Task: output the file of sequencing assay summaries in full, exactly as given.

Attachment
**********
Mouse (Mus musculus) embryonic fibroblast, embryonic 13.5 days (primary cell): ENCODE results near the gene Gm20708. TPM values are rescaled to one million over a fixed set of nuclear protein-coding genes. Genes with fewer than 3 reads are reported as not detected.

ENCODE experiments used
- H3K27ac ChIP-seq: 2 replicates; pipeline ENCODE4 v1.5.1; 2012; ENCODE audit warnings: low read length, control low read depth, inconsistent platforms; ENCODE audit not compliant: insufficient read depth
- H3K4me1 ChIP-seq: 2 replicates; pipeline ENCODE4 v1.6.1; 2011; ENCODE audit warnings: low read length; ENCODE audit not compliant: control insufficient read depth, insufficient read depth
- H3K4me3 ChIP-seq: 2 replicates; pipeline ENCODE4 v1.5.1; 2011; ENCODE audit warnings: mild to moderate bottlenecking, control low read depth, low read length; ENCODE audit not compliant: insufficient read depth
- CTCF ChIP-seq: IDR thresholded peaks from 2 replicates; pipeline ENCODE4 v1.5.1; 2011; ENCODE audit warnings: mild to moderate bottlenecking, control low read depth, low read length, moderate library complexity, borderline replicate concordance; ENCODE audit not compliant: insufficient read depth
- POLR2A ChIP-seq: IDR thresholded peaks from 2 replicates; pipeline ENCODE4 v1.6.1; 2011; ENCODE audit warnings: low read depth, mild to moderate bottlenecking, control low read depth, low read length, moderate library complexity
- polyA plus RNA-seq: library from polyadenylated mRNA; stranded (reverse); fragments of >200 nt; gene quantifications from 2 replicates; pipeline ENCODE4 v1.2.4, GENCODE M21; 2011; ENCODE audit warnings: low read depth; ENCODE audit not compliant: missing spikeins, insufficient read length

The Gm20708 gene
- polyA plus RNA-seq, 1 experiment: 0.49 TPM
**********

Mouse (Mus musculus) embryonic fibroblast, embryonic 13.5 days (primary cell): ENCODE results near the gene Gm20708. TPM values are rescaled to one million over a fixed set of nuclear protein-coding genes. Genes with fewer than 3 reads are reported as not detected.

ENCODE experiments used
- H3K27ac ChIP-seq: 2 replicates; pipeline ENCODE4 v1.5.1; 2012; ENCODE audit warnings: low read length, control low read depth, inconsistent platforms; ENCODE audit not compliant: insufficient read depth
- H3K4me1 ChIP-seq: 2 replicates; pipeline ENCODE4 v1.6.1; 2011; ENCODE audit warnings: low read length; ENCODE audit not compliant: control insufficient read depth, insufficient read depth
- H3K4me3 ChIP-seq: 2 replicates; pipeline ENCODE4 v1.5.1; 2011; ENCODE audit warnings: mild to moderate bottlenecking, control low read depth, low read length; ENCODE audit not compliant: insufficient read depth
- CTCF ChIP-seq: IDR thresholded peaks from 2 replicates; pipeline ENCODE4 v1.5.1; 2011; ENCODE audit warnings: mild to moderate bottlenecking, control low read depth, low read length, moderate library complexity, borderline replicate concordance; ENCODE audit not compliant: insufficient read depth
- POLR2A ChIP-seq: IDR thresholded peaks from 2 replicates; pipeline ENCODE4 v1.6.1; 2011; ENCODE audit warnings: low read depth, mild to moderate bottlenecking, control low read depth, low read length, moderate library complexity
- polyA plus RNA-seq: library from polyadenylated mRNA; stranded (reverse); fragments of >200 nt; gene quantifications from 2 replicates; pipeline ENCODE4 v1.2.4, GENCODE M21; 2011; ENCODE audit warnings: low read depth; ENCODE audit not compliant: missing spikeins, insufficient read length

The Gm20708 gene
- polyA plus RNA-seq, 1 experiment: 0.49 TPM